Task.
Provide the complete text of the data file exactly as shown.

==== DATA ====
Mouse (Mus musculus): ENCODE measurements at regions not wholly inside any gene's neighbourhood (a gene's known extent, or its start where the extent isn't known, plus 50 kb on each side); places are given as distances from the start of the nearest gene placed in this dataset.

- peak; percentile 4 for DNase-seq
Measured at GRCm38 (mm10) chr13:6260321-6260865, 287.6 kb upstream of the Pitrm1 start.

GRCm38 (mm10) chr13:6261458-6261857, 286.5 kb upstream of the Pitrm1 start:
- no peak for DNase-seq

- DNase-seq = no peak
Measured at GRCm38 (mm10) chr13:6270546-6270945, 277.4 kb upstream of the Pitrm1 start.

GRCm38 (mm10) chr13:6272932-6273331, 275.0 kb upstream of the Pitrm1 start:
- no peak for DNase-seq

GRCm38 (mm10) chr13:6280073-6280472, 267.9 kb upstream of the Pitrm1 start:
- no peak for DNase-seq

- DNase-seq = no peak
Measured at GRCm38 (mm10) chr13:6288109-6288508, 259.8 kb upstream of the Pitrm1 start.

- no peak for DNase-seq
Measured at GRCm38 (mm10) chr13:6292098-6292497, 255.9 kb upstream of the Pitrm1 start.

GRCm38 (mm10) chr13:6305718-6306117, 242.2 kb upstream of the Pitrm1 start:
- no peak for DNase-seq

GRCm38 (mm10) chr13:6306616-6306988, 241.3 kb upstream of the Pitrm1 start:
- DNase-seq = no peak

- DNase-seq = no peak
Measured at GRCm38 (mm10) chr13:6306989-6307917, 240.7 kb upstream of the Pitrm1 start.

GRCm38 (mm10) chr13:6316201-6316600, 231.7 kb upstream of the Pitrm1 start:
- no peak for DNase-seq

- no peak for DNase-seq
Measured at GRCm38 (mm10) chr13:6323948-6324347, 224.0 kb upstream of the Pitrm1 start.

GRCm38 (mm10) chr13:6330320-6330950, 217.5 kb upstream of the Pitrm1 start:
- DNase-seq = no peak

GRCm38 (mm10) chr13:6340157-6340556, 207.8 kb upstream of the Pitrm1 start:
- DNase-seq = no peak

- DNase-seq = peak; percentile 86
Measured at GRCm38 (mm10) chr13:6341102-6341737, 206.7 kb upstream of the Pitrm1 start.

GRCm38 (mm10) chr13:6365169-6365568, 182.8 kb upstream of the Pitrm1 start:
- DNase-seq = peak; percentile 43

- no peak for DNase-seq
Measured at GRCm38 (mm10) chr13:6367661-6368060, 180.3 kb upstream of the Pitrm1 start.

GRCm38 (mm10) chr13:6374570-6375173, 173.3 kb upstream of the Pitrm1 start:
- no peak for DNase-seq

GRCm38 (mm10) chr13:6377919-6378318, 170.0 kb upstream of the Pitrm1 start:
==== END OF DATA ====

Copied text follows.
Mouse (Mus musculus): ENCODE measurements at regions not wholly inside any gene's neighbourhood (a gene's known extent, or its start where the extent isn't known, plus 50 kb on each side); places are given as distances from the start of the nearest gene placed in this dataset.

- peak; percentile 4 for DNase-seq
Measured at GRCm38 (mm10) chr13:6260321-6260865, 287.6 kb upstream of the Pitrm1 start.

GRCm38 (mm10) chr13:6261458-6261857, 286.5 kb upstream of the Pitrm1 start:
- no peak for DNase-seq

- DNase-seq = no peak
Measured at GRCm38 (mm10) chr13:6270546-6270945, 277.4 kb upstream of the Pitrm1 start.

GRCm38 (mm10) chr13:6272932-6273331, 275.0 kb upstream of the Pitrm1 start:
- no peak for DNase-seq

GRCm38 (mm10) chr13:6280073-6280472, 267.9 kb upstream of the Pitrm1 start:
- no peak for DNase-seq

- DNase-seq = no peak
Measured at GRCm38 (mm10) chr13:6288109-6288508, 259.8 kb upstream of the Pitrm1 start.

- no peak for DNase-seq
Measured at GRCm38 (mm10) chr13:6292098-6292497, 255.9 kb upstream of the Pitrm1 start.

GRCm38 (mm10) chr13:6305718-6306117, 242.2 kb upstream of the Pitrm1 start:
- no peak for DNase-seq

GRCm38 (mm10) chr13:6306616-6306988, 241.3 kb upstream of the Pitrm1 start:
- DNase-seq = no peak

- DNase-seq = no peak
Measured at GRCm38 (mm10) chr13:6306989-6307917, 240.7 kb upstream of the Pitrm1 start.

GRCm38 (mm10) chr13:6316201-6316600, 231.7 kb upstream of the Pitrm1 start:
- no peak for DNase-seq

- no peak for DNase-seq
Measured at GRCm38 (mm10) chr13:6323948-6324347, 224.0 kb upstream of the Pitrm1 start.

GRCm38 (mm10) chr13:6330320-6330950, 217.5 kb upstream of the Pitrm1 start:
- DNase-seq = no peak

GRCm38 (mm10) chr13:6340157-6340556, 207.8 kb upstream of the Pitrm1 start:
- DNase-seq = no peak

- DNase-seq = peak; percentile 86
Measured at GRCm38 (mm10) chr13:6341102-6341737, 206.7 kb upstream of the Pitrm1 start.

GRCm38 (mm10) chr13:6365169-6365568, 182.8 kb upstream of the Pitrm1 start:
- DNase-seq = peak; percentile 43

- no peak for DNase-seq
Measured at GRCm38 (mm10) chr13:6367661-6368060, 180.3 kb upstream of the Pitrm1 start.

GRCm38 (mm10) chr13:6374570-6375173, 173.3 kb upstream of the Pitrm1 start:
- no peak for DNase-seq

GRCm38 (mm10) chr13:6377919-6378318, 170.0 kb upstream of the Pitrm1 start: